Now You Can #TideThat

By Melissa Meisel, Associate Editor | June 16, 2014

HGTV Property Brother Jonathan Scott partners with Tide Oxi for new campaign.

Simple Makeover

Assistant brand manager for Tide at Procter & Gamble Ed Brinkman kicked off the tour of editors and showcased some “before and after” examples of what Tide Oxi can achieve.

Product Promotion

Jonathan Scott then jumped in and shared a few of the 225 pieces he brought back to life. The tagline for the new campaign is “Now You Can #TideThat.”

Inside to Outdoors

“Future trends in home design include bringing the comforts of the inside outdoors,” Scott told Happi in an interview after the tour. Pictured is a vintage lawn chair that was brought back to life with Tide Oxi.

Laundry List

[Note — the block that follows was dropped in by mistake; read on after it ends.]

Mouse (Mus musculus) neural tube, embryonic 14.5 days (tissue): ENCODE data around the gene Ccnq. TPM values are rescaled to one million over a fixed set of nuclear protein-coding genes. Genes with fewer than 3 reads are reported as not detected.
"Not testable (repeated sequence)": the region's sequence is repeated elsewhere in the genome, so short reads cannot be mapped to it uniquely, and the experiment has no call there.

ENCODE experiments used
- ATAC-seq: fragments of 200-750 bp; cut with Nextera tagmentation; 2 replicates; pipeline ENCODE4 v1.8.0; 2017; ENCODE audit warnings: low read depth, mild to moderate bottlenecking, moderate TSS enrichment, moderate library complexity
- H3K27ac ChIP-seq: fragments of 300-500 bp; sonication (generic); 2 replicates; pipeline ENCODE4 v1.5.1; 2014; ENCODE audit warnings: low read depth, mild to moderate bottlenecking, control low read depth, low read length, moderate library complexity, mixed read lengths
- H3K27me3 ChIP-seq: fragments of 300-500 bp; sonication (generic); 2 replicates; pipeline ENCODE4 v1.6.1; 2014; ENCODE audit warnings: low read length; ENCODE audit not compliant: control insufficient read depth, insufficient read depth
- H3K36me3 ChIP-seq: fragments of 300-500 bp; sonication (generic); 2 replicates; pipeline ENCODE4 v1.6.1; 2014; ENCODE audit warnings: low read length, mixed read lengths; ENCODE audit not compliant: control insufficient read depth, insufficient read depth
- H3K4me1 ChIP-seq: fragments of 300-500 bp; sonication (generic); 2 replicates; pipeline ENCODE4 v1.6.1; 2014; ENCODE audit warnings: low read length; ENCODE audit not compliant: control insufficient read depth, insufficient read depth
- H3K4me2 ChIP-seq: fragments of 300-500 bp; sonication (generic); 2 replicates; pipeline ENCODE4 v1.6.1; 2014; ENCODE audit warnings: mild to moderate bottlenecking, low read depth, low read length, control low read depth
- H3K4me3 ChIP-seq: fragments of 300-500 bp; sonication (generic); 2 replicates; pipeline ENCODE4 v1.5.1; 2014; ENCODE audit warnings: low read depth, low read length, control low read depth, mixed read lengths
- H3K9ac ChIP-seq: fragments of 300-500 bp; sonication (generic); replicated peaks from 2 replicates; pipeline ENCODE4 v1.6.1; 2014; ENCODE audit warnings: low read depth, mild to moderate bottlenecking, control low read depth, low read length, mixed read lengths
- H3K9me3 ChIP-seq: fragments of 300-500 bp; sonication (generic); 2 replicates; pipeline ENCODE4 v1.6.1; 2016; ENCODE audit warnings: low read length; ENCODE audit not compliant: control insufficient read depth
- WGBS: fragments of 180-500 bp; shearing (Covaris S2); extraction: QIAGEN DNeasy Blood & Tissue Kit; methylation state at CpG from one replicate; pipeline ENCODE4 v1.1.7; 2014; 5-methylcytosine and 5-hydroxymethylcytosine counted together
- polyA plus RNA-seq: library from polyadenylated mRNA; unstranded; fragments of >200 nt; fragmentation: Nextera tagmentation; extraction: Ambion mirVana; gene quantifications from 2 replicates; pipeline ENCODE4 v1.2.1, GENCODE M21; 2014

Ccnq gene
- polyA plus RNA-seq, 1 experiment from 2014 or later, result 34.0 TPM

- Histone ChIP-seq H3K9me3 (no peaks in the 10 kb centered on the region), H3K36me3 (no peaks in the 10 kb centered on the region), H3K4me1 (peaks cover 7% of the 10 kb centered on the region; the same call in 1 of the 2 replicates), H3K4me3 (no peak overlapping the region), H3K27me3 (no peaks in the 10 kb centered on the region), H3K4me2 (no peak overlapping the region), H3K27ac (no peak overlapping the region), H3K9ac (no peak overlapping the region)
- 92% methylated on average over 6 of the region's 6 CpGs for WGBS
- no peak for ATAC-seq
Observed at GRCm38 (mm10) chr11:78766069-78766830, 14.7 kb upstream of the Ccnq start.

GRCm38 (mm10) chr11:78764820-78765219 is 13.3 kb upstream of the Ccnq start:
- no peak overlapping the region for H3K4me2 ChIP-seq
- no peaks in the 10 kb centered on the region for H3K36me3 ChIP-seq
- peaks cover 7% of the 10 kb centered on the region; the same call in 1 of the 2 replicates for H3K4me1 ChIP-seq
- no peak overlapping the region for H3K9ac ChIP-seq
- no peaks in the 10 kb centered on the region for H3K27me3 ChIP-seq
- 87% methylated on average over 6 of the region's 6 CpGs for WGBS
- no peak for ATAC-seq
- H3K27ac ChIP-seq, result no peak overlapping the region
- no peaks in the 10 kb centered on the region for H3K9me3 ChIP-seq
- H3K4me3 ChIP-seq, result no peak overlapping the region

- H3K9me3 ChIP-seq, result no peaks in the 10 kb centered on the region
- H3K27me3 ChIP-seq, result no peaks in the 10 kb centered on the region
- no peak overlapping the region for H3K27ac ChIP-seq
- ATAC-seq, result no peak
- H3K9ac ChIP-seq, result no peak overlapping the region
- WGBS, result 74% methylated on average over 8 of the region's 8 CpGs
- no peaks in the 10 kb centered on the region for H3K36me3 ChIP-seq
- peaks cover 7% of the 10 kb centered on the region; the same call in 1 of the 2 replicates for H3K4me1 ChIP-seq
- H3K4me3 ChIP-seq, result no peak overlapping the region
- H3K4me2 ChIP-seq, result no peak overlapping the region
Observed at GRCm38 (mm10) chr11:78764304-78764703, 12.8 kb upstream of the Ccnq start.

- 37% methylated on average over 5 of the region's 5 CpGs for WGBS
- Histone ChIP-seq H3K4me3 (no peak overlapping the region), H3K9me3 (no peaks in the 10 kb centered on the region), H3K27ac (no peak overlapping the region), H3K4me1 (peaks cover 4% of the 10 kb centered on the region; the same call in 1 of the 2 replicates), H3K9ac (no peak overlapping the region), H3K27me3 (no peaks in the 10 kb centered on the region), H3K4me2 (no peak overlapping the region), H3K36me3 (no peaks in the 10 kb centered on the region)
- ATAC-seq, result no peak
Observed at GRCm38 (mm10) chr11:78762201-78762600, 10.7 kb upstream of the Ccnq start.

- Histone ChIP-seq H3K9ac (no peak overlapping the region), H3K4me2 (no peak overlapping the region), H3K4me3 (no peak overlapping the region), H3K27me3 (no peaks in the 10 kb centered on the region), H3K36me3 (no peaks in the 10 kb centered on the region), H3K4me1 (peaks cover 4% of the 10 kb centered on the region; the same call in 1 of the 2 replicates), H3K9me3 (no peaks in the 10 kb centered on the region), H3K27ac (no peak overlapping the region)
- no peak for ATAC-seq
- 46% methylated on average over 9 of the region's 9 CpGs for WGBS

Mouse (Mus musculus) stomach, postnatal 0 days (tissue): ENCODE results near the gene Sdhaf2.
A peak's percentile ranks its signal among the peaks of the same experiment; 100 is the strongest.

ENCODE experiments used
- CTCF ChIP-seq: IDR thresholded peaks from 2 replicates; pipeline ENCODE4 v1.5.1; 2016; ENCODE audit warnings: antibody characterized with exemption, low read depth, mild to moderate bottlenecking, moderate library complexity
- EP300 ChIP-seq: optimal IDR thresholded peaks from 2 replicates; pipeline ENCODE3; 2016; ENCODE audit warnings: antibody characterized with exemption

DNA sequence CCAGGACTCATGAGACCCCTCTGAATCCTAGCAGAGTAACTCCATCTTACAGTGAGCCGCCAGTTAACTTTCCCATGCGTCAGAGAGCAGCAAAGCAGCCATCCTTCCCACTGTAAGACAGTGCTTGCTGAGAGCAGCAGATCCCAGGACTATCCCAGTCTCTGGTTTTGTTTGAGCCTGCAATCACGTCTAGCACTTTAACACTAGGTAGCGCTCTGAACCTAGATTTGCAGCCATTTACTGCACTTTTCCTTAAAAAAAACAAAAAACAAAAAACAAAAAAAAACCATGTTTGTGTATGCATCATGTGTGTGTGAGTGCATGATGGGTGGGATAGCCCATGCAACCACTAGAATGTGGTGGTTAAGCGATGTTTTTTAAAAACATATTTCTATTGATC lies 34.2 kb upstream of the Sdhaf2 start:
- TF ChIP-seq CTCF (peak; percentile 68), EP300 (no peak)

A representative for Tide showed how Tide Oxi can fit the classic use of Tide in laundry. When added to detergent, it helps brighten colors and whites to retain their color.

Key Component

The key to this powerful clean is an ingredient called NOBS, which works with peroxide to form peracid—a stronger form of bleach versus peroxide alone, resulting in stronger stain fighting power. Peracid is a color-safe bleach ideal for fabrics.

To prove the powerful clean of the Tide Oxi, Jonathan Scott—co-star of HGTV’s popular “Property Brothers” series—scoured the streets of NYC to find some of the dirtiest household items Americans discarded and cleaned them up with this new multi-purpose cleaner.  The results were showcased at an exclusive press event on June 3.
  • Supply-Side Innovations

    Supply-Side Innovations

    Tom Branna, Editorial Director||March 1, 2017
    Raw material suppliers roll up their sleeves and roll out their new products for the global cleaning industry.

  • New Faces in Familiar Places

    New Faces in Familiar Places

    Tom Branna, Editorial Director||March 1, 2017
    The American Cleaning Institute officially welcomed its new president.

  • Special Delivery

    Special Delivery

    Tom Branna, Editorial Director||March 1, 2017
    UV protection is important, but what good is that sunscreen if consumers won’t apply it?